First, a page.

I stood and rode up the first climb as hard as I could, which was pretty much as slow as I could go and stay on my bike. It flattens out a bit and then climbs again. I descended off these climbs and looked back again. There was no one. I couldn’t understand it. All three of the guys I was with were going better than me uphill. Especially Drew.

So, then it started, the mental challenge. The rest of the race, which was close to 3 more hours, was just trying to maintain. Trying to cope with small fires.

Here’s what I did. I convinced myself that I was good enough to win the race, even in my pitiful state. The night before, I’d looked at the results from last year and saw that 3rd was nearly 20 minutes back on me. So, I figured that I could ride over 4 minutes an hour slower and still be competitive. The conflicting side to this rational was that I didn’t know Drew Edsall and Evan Plews. As far as I know, I’ve never raced against them. On paper, they were both guys not to take lightly. But, Even wasn’t riding with us the first section and Drew was now behind me too.

Anyway, I did a complete systems check and realized that I wasn’t going to get any better physically. If anything worse. I decided that I should do the best with what I had. So, I decided to just try to make it up the climbs as best as I could, without cramping and then ride all the descents super clean. The leaves made the descents very tricky and it was super easy to miss a corner or lean too much and lose time over and over. I didn’t make many mistakes after that point. I finished the race without a drop of blood, which is very unusual for me. I never fell once.

I had to regroup at least 50 times, no actually more, lots more. I broke the rest of the course into small segments and then just tried to ride to the end of each segment and then start again. I usually don’t have to make up these little games to race my bike, but this was a special situation.

There is a 6 or 7 mile road section connecting the end of the second section back to the last and final section. I ate a ton on this road. Two full bags of cubes, two gels, and the flask of coffee. I had been feeling like I was bonking for the past couple hours, nearly from the start.

I rode back up to the entrance to the Berryman Campground, which is a long road climb. I felt like hell. I got a Coke and another bottle and started out of the checkpoint in the wrong direction. If I wouldn’t have heard Trudi tell me to go a different direction, I would have been lost once again. I drop the can of Coke and it burst open. I picked it up and drank the remaining bit out of the shredded can.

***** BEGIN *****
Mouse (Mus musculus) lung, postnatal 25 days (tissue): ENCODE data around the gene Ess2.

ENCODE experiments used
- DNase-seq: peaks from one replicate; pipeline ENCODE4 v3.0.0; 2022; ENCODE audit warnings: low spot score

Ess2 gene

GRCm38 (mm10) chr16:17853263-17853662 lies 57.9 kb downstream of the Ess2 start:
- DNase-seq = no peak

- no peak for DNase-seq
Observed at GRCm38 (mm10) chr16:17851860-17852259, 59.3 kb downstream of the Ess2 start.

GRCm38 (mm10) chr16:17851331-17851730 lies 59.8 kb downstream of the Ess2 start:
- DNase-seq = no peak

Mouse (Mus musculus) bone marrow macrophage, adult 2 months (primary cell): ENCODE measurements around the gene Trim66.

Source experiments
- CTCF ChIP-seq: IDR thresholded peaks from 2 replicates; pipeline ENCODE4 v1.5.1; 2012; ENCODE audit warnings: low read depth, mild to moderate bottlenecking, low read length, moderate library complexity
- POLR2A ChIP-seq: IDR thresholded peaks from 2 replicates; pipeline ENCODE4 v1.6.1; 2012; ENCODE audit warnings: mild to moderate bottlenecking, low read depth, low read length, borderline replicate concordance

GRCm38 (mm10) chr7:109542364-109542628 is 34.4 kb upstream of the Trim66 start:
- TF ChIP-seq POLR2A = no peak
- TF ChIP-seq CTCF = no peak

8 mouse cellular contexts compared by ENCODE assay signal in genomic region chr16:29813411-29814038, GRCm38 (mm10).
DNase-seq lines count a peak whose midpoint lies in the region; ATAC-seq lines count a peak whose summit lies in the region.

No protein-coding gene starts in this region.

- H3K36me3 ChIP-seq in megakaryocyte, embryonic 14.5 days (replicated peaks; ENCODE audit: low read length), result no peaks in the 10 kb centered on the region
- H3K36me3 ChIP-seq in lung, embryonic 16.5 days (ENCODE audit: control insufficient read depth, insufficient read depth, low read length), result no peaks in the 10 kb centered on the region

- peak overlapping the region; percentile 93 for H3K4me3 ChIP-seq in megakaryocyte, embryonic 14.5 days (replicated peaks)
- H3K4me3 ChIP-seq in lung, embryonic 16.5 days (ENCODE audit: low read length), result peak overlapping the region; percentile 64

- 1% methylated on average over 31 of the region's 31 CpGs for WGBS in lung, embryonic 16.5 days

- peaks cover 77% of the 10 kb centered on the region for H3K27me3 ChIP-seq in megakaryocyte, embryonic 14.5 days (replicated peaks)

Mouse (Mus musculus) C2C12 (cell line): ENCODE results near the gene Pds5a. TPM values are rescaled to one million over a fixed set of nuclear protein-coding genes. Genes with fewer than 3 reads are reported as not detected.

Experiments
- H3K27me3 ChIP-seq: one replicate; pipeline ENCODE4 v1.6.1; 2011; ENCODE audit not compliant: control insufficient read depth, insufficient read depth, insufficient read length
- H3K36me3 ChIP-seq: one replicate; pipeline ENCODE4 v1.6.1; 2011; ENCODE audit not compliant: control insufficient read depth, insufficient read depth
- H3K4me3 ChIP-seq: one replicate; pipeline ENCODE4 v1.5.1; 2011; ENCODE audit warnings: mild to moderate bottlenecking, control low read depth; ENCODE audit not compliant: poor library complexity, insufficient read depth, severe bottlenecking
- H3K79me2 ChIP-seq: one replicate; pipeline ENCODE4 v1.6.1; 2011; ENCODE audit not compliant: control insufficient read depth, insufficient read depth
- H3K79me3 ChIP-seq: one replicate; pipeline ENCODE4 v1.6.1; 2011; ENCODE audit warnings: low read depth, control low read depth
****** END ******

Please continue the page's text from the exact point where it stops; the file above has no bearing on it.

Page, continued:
This started a high point of my race. I rode the next 5 miles pretty good. I was in my big ring and riding nearly normal. Granted, there wasn’t much climbing here, but I was optimistic that maybe I was coming around. But, in my whole time of racing MTB bikes, this had never happened, so I don’t know what I was thinking. When the trail started going uphill again, I wasn’t good again. But, something else happened during this time too.

It started getting very hard to follow the trail. The leaves seemed thicker and there wasn’t so much elevation change, so it all looked like a blanket of snow, only leaves. I had to stop at least 5 or 6 times and just stare into the woods. A couple times I had to walk back 50 meters or so and try to figure out where to go. Most of the time, the course had cut back on itself and was heading a different direction.

I forgot to mention, that I was having some serious vision problems with my right eye. Somewhere very early in the race, I thought I got something on my glasses, so I put the glasses in my pocket and it was better, I thought. But, later on, I couldn’t see very well. I closed one and then the other, and realized my right eye was having issues. I sprayed water into it a few times, but it didn’t help. So, seeing the trail wasn’t that easy. (I’m going to the eye doctor today hopefully.)

Anyway, I didn’t get lost and rode the last of the singletrack up to the final 6 mile road section alright. I was so done that I ate two more caffeinated gels the last 6 miles. I was crawling, but I didn’t look back more than a couple times. I was going through the whole day in my mind and didn’t understand it at all. I still don’t understand it much, even now.

I know I’ve dragged this out. I guess I was trying to figure it out some still. I’m not surprised much in bike racing, especially MTB racing when it is mainly you against the course. I know that I have a ton of experience in lots of different conditions. All I can think is that the leaves covering the rocks made the conditions uncomfortable for some of the others. It’s the only thing that explains the big time differences behind me.

Anyway, I have to admit the day didn’t go as I had thought. That is one of the things I love about the sport so much. It is a continuing learning process. I know this is going to sound kind of weird, but winning the race wasn’t such a big deal. Of course, I like winning bike races. It is a confirmation of what you’ve been doing in life to prepare. But, I’m not that big on winning racing while not riding well and I wasn’t really prepared. Maybe that isn’t exactly right. I just wished I would have been a little better physically, so I could have enjoyed the 4 and 1/2 hours in the woods just a bit.